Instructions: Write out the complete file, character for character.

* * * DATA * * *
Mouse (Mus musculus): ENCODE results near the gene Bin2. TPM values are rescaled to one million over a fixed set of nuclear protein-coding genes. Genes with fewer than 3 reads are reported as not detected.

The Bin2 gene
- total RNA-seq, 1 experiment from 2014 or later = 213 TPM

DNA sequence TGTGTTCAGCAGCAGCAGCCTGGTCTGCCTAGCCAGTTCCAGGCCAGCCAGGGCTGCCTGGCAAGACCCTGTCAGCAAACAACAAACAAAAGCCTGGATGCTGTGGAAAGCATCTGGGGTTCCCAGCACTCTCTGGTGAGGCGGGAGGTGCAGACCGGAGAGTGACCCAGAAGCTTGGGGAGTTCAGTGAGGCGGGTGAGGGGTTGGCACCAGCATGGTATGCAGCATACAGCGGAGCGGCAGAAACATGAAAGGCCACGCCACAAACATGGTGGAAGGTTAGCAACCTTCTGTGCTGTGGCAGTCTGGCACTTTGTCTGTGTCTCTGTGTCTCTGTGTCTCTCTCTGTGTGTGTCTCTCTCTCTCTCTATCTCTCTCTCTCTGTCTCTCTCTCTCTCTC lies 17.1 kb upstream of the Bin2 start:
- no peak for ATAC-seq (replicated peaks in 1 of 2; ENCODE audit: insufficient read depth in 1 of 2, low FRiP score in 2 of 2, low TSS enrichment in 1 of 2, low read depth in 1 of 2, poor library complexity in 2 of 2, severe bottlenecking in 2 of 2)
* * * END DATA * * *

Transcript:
Mouse (Mus musculus): ENCODE results near the gene Bin2. TPM values are rescaled to one million over a fixed set of nuclear protein-coding genes. Genes with fewer than 3 reads are reported as not detected.

The Bin2 gene
- total RNA-seq, 1 experiment from 2014 or later = 213 TPM

DNA sequence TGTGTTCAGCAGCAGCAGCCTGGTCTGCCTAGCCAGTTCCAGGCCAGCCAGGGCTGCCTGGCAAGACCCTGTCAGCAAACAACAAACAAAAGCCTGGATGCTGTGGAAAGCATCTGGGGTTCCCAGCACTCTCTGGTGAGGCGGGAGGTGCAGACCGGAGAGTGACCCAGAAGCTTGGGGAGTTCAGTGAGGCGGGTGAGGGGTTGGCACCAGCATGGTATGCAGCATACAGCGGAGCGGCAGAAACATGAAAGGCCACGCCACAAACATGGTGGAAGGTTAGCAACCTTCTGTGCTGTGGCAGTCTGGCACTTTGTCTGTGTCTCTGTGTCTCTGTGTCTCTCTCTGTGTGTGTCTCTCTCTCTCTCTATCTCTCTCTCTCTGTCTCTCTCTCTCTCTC lies 17.1 kb upstream of the Bin2 start:
- no peak for ATAC-seq (replicated peaks in 1 of 2; ENCODE audit: insufficient read depth in 1 of 2, low FRiP score in 2 of 2, low TSS enrichment in 1 of 2, low read depth in 1 of 2, poor library complexity in 2 of 2, severe bottlenecking in 2 of 2)